Skip to main content

George V. McCauley Papers

Identifier: MS-0098

Scope and Contents

The papers of George V. McCauley, research physicist at Corning Glass Works accumulated at his workplace and were given to the Rakow Research Library by Corning Incorporated. The papers primarily document his work on the 200" disk and are divided into three series:

(1) Correspondence and Subject Files, 1913-1965

(2) Photographs and Drawings, Circa 1931-1996

(3) Artifacts, Circa 1925


  • 1913-1996
  • Majority of material found within 1930-1965


Language of Materials

Collection materials are in English.

Conditions Governing Access

This collection is open for public research. Researchers must make an appointment to view this collection.

Conditions Governing Use

The Copyright law of the United States (Title 17, United States Code) governs the making of photocopies or other reproductions of copyrighted material. Under certain conditions specified in the law, libraries and archives are authorized to furnish a photocopy or other reproduction. One of these specified conditions is that the reproduction is not to be "used for any purpose other than private study, scholarship, or research." If a user makes a request for, or later uses, a photocopy or reproduction for purposes in excess of "fair use," that user may be liable for copyright infringement. The user agrees to defend, indemnify, and hold harmless the Corning Museum of Glass and the Rakow Research Library against all claims, demands, costs and expenses incurred by copyright infringement or any other legal or regulatory cause of action arising from the use of Library materials.

Biographical / Historical

George V. McCauley was born in 1882 in Perryville, Missouri. McCauley received a bachelor's degree from Northwestern University in 1908, and a master's degree and doctorate in physics from the University of Wisconsin in 1909 and 1911, respectively. McCauley married Hulda Hawkinson in 1911, and the couple had three children.

McCauley served as an instructor and professor of physics at Northwestern University from 1912 to 1917. During World War I, he held a position with the Bureau of Standards in Washington, DC. In 1918, he joined the staff of Corning Glass Works as a research physicist.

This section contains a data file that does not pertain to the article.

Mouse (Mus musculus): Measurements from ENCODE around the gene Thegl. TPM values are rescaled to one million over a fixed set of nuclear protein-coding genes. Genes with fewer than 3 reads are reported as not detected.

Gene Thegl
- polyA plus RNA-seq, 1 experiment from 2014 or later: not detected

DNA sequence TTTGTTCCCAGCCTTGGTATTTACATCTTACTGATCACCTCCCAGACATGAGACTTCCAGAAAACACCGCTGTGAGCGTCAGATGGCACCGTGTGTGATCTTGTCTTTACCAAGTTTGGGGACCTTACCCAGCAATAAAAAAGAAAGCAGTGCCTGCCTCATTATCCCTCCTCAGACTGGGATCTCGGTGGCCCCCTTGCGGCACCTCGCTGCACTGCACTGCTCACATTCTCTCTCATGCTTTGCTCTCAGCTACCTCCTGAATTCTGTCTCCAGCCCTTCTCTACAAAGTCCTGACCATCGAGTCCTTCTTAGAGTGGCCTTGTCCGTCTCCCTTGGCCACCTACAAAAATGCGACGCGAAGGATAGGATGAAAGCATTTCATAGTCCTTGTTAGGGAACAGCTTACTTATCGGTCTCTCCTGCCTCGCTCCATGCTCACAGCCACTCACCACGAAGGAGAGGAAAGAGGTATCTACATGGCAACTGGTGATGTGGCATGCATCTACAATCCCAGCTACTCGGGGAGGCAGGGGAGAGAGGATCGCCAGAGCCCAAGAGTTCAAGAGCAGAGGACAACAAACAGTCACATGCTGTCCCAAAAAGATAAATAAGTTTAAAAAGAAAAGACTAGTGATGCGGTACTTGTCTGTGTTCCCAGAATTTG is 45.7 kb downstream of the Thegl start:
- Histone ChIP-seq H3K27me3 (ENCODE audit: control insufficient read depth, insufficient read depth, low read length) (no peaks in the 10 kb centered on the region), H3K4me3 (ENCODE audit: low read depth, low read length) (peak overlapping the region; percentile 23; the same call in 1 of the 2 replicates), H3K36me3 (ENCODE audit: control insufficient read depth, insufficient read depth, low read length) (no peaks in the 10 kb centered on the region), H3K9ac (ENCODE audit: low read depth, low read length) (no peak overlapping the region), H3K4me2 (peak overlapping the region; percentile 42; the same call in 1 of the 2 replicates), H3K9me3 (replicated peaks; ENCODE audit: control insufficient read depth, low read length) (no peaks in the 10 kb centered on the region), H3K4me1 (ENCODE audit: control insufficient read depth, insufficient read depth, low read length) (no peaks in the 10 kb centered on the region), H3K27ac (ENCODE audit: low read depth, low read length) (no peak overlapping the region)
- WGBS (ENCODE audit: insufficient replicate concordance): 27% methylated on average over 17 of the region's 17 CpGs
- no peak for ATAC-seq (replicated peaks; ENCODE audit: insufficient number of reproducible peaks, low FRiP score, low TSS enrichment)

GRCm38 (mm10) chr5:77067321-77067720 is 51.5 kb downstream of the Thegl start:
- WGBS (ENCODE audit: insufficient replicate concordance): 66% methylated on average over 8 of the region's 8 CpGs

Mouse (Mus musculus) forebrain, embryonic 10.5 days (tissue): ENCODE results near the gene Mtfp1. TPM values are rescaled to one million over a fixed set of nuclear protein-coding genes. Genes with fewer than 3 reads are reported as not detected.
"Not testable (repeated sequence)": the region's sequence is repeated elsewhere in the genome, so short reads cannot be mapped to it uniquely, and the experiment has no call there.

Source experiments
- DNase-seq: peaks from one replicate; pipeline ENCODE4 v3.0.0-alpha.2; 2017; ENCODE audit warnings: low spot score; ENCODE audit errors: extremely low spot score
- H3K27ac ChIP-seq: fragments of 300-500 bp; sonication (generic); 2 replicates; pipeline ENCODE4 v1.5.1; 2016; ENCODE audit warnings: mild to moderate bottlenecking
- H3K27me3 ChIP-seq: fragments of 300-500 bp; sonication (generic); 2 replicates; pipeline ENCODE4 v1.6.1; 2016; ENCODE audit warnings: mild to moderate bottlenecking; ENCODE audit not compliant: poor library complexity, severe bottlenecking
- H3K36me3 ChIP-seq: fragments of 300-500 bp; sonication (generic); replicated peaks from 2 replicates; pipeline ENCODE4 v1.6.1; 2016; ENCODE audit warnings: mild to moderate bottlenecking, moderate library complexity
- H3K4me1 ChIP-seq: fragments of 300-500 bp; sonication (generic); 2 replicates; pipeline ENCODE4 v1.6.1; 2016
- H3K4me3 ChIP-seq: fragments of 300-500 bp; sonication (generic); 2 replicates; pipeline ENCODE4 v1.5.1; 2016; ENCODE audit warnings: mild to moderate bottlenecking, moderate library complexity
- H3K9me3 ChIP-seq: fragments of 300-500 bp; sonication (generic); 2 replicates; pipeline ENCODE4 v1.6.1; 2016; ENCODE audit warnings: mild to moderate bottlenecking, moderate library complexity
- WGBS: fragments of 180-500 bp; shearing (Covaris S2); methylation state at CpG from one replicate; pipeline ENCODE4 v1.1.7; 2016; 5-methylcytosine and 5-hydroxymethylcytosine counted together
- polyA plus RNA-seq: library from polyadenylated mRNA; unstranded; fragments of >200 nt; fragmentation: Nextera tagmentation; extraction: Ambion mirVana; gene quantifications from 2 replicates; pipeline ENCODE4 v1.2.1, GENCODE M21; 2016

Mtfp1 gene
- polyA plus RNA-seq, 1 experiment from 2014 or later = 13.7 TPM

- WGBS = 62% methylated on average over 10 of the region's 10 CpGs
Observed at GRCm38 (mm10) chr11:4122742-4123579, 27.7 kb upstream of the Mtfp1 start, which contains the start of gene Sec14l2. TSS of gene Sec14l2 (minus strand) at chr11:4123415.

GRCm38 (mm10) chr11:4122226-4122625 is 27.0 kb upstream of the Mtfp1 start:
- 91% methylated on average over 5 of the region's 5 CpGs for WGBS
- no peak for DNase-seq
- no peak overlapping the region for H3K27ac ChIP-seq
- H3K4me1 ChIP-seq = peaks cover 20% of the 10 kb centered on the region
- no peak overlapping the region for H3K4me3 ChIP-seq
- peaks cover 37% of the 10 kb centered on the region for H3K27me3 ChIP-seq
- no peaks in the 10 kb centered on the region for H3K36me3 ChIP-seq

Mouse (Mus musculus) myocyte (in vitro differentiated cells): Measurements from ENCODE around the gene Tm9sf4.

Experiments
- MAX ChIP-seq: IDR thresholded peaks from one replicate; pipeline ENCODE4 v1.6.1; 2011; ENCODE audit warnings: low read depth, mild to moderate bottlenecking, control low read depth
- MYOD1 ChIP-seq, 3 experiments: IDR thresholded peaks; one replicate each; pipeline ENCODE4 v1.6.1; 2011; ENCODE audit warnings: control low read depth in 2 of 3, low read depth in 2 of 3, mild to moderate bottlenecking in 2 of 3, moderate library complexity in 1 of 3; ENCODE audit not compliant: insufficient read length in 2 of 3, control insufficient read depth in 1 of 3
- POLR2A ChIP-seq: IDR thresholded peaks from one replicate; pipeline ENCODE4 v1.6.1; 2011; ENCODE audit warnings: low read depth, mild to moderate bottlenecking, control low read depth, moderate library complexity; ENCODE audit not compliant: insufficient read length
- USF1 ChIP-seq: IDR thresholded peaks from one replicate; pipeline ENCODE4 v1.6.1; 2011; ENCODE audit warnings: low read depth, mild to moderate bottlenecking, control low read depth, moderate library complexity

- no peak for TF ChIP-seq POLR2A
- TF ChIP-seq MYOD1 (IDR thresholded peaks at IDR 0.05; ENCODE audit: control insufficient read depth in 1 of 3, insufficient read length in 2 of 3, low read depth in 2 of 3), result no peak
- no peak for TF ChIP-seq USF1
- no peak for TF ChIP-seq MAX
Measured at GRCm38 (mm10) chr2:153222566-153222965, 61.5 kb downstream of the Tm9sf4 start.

McCauley is best known for his supervision of the casting of the 200" disk for the Hale Observatory at Mount Palomar in 1934. In 1931, Corning Glass Works began to study the feasibility of creating the large glass disk that would serve as a telescope mirror. McCauley's previous work for Corning on improving annealing schedules led to his assignment to this important project.

McCauley approached the project by designing, casting, and studying smaller prototype disks. McCauley designed a ribbed structure for the disk to reduce weight without sacrificing rigidity. Although the first attempt to cast the 200" mirror blank in March 1934 failed, McCauley and his team achieved success on the second attempt in December 1934. The disk annealed for ten months and was transported to California by train in 1936. After grinding, polishing, and a significant delay caused by World War II, the 200" disk was installed in the telescope in 1948.

McCauley received many accolades for his work on the 200" disk, including an honorary doctorate from Northwestern University. He continued to work on telescope optics until his retirement from Corning Glass Works in 1947. McCauley was called back to Corning Glass Works in the late 1950s to oversee the production of the 84" disk for Kitt's Peak Observatory.

In 1965, McCauley wrote "Corning Glass Works and Astronomical Telescopes," an unpublished manuscript about the 200" disk project. He died in 1976.


8.7 Linear Feet (4 Hollinger boxes, 1 half Hollinger box, 7 lantern slide boxes, and 2 flat boxes)

Immediate Source of Acquisition

Most materials received from Corning Incorporated. Drawing board and large photographic print received from Anne Price in 2011 and 2018.

George V. McCauley Papers, 1913-1996
A Guide to the Collection
Colleen McFarland Rademaker
September 10, 2018
Description rules
Describing Archives: A Content Standard
Language of description
Script of description

Repository Details

Part of the The Rakow Research Library Manuscript Collection Repository

The Rakow Research Library
The Corning Museum of Glass
Five Museum Way
Corning NY 14830 USA